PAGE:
Not a condition that is simple or one that doesn’t cause problems, millions of Americans suffer from a fear of needles. The fear of pain or injections, along with the drawing of blood, can happen to those who have had to spend much of their life getting shots, or even those who have had very few shots. Fear of needles can keep people from important appointments, hinder them from following through with proper medication, and hold a patient hostage to their own worries in many ways. This article from The Specialty Pharmacy Times outlines some very important points about needle phobia, and gives a bit of valuable insight about how to cope with it.
Important factors to consider with fear of injection
A very well thought through study explored some of the reasons why people develop the phobia of needles, to dig deeper into this occurrence that can keep someone from being entirely healthy. If an individual becomes diabetic later in life, they will absolutely have to get over this fear, because daily pricks and draws may become the new norm for their existence. One study showed that this fear can be hereditary; if relatives or anyone in generations before you have experienced it, you may as well. 24% of those surveyed about the reasons why they have needle phobia during 2010 claimed that it was because they saw a sibling or someone close to them have a very bad experience while getting injected. This makes sense, as we don’t like to see the ones we care about suffer.
Some of the cases of this phobia are so intense that the patient may even lose consciousness, even for periods of a few hours. Those who suffer from the most severe kinds of needle phobia have even reported being weak for a few days after having to be injected, or even after the potential or thought of being injected arises. When someone begins to have a very heightened heart rate because of their needle phobia, it usually subsides after a few hours. The fear of things like blood tests and injections can really interfere with someone’s entire life and the ways in which they receive healthcare, and it becomes a personal burden of the most intense kind. In some circumstances, court ordered blood tests have even had to wait when the patient has a needle phobia of the most severe kind.
Some of the symptoms of needle phobia
These are some of the physical symptoms that may occur when the patient is realizing they will be injected soon, or even if they are fearful of an injection or needle encounter that may happen within the next day or two. There are many things that can happen during an all out needle phobia attack, and it can be a very definitely harrowing and frightful experience.
• Sweating heavily
• Noticeable increase in heart rate
• A sudden increase in blood pressure followed by a drop
• Resisting the needle at all costs, even grabbing arms of Nurse’s and aides
• outright panic
• Tingling in the feet
Other insights regarding needle phobia
After gleaning the web to find information about this condition, we found this article from healthcentral.com that provides some other information that has been gleaned over the years regarding the fear of needles. It really stresses the fact that for a positive outcome for someone who has a needle phobia, clear communication on many levels is the key. When you are very honest about your fears with a professional who has seen many others in the same boat, both parties will benefit immediately, and build a connection that helps them learn more. Besides, if you are looking into getting married in the near future or have a baby, you are going to want to take steps to minimize your fear of needles.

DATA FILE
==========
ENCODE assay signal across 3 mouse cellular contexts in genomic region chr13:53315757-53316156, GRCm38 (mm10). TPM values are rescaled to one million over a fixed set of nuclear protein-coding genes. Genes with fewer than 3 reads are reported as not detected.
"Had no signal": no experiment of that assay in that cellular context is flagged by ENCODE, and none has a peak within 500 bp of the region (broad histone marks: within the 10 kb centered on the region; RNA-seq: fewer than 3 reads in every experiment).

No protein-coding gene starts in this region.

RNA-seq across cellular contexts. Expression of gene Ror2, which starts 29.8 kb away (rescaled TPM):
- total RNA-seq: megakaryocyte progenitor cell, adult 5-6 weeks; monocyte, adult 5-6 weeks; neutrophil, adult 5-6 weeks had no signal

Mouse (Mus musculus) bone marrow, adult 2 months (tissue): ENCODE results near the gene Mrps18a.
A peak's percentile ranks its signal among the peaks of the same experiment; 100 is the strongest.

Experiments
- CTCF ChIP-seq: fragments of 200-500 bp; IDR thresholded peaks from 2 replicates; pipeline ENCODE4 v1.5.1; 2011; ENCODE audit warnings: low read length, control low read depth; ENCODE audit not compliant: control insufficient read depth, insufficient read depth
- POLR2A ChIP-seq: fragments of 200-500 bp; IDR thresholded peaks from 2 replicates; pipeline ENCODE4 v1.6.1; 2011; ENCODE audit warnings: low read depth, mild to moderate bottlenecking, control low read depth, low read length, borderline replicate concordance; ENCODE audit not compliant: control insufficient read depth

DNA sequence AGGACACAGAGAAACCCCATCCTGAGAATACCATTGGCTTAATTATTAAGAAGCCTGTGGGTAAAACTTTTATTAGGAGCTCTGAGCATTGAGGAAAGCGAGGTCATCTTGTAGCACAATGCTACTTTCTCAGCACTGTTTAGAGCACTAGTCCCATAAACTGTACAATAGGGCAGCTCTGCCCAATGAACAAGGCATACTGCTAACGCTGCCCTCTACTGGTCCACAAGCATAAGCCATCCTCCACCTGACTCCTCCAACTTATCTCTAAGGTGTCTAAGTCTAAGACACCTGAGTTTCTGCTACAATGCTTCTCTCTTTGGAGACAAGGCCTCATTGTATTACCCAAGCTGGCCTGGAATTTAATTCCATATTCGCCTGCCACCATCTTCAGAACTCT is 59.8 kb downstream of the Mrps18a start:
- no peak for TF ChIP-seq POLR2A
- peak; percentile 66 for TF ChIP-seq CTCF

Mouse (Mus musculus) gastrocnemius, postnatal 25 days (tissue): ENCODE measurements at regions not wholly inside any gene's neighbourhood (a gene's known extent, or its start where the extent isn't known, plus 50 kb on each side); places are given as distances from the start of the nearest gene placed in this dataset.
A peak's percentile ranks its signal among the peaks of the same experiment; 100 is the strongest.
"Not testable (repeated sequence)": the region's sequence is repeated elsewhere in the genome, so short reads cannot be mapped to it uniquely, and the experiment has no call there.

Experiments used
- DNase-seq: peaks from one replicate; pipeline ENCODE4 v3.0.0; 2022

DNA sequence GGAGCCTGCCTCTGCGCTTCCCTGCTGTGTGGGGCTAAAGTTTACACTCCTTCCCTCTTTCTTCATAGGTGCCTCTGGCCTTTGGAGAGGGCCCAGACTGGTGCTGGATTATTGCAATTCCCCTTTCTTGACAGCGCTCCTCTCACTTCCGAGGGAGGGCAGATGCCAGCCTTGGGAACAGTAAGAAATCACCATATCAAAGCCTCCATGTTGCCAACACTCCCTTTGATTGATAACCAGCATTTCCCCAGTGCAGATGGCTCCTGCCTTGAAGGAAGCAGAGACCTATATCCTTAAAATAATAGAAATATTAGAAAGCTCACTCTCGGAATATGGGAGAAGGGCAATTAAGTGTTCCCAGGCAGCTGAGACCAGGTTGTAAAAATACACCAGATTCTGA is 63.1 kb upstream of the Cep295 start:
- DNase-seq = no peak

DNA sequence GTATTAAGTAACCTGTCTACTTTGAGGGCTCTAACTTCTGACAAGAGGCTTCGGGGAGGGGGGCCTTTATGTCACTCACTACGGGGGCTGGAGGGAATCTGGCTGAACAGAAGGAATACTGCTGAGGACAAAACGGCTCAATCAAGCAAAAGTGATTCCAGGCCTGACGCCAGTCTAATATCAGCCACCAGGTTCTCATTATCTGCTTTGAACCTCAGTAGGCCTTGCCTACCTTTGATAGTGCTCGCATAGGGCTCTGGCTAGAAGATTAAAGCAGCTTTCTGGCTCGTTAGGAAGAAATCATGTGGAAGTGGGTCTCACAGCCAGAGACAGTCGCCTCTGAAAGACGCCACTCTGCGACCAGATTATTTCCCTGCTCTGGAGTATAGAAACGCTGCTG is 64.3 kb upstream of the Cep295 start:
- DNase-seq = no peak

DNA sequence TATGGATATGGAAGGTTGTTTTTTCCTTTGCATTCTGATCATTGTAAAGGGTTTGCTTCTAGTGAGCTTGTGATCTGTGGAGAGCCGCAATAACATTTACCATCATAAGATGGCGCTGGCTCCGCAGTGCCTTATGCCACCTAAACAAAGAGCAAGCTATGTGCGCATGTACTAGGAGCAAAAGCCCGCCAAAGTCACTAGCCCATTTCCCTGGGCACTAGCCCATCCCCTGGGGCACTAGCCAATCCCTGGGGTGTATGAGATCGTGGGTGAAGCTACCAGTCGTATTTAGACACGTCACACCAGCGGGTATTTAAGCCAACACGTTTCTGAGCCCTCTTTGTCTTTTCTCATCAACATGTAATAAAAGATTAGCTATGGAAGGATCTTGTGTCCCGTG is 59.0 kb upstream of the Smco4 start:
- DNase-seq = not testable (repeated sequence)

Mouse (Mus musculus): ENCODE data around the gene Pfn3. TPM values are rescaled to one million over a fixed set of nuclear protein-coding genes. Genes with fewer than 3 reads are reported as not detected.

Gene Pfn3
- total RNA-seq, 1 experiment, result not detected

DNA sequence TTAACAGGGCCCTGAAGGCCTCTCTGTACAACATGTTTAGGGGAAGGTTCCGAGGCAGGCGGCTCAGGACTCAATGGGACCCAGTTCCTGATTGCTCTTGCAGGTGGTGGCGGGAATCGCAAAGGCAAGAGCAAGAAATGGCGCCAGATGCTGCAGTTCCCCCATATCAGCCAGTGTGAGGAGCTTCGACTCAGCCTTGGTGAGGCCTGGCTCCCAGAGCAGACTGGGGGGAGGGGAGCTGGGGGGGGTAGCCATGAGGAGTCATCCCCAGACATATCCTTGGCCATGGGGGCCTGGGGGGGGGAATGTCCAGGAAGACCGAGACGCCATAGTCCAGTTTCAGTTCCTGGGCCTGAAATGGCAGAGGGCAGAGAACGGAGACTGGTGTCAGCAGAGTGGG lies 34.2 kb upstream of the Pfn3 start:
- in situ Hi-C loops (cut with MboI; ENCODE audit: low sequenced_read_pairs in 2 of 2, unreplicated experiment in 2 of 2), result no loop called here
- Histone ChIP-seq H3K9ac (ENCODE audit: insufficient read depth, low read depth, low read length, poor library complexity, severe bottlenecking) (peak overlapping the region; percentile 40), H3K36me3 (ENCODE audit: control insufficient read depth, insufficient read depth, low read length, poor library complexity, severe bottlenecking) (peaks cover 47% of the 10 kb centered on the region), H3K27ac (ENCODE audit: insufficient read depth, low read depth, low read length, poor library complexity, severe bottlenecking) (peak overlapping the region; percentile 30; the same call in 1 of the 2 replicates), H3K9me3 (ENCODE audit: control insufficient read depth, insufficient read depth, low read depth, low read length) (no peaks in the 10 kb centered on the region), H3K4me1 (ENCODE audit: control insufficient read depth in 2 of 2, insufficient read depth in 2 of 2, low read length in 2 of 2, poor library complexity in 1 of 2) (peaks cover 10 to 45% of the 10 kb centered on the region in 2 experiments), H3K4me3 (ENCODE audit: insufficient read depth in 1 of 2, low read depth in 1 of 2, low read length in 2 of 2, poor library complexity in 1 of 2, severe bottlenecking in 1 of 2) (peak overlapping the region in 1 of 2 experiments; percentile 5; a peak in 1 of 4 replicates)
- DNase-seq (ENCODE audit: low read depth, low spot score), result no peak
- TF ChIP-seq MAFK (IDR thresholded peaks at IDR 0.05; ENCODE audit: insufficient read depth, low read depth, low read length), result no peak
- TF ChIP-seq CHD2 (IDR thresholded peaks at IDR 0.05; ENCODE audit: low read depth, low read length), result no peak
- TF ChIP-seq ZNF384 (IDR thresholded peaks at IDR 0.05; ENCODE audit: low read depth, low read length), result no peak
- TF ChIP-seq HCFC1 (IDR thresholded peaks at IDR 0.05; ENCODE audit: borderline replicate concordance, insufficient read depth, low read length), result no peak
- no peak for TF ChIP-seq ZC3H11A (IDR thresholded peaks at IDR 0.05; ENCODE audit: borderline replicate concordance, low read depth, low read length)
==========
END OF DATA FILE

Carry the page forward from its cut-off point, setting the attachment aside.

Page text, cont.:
Some useful ways to combat needle phobia
1. Lying flat on the bed: This technique will help if the patient’s blood pressure experiences a drop due to the phobia, and it will seem much more comfortable to some than sitting up where they can look right down at the arm that is getting ready to be shot up or have blood drawn from it.
2. Devices that could make a difference: There are devices available on the market now that transmit vibrations that have been proven to reduce pain. The use of some of these have been successful in a nearly complete turnaround of the phobia, because the stimulus to the nervous system minimizes the negative effects that patient dreads.
3. Forms of therapy: Some therapy such as desensitization gives the patient a very controlled dose of the needle or simply being around the feared device, and helps them work through their long term and deep seeded issues.
4. Relaxation techniques: These very powerful weapons that can be used against the phobia are worth their weight in gold. Some of the best ways that have been devised to challenge negative thoughts that arise in the patient’s head when thinking about needles
5. Hypnotherapy: It has been proven in a couple different of cases that this can help greatly with the patients who have not responded to other avenues. Even though many think it doesn’t work, amazing things can come about in your willpower and subconscious when a professional evaluates the situation and gives you help of this different blend.
6. Substances that provide relaxation: Even though some think of it as a last result, medications like Valium and Xanax have such sedative properties that some with the most severe needle phobias can benefit from their use before an episode. It’s not a good practice to take subustances like this every time you have to have an injection, but if it helps the patient is having the worst of panic attacks.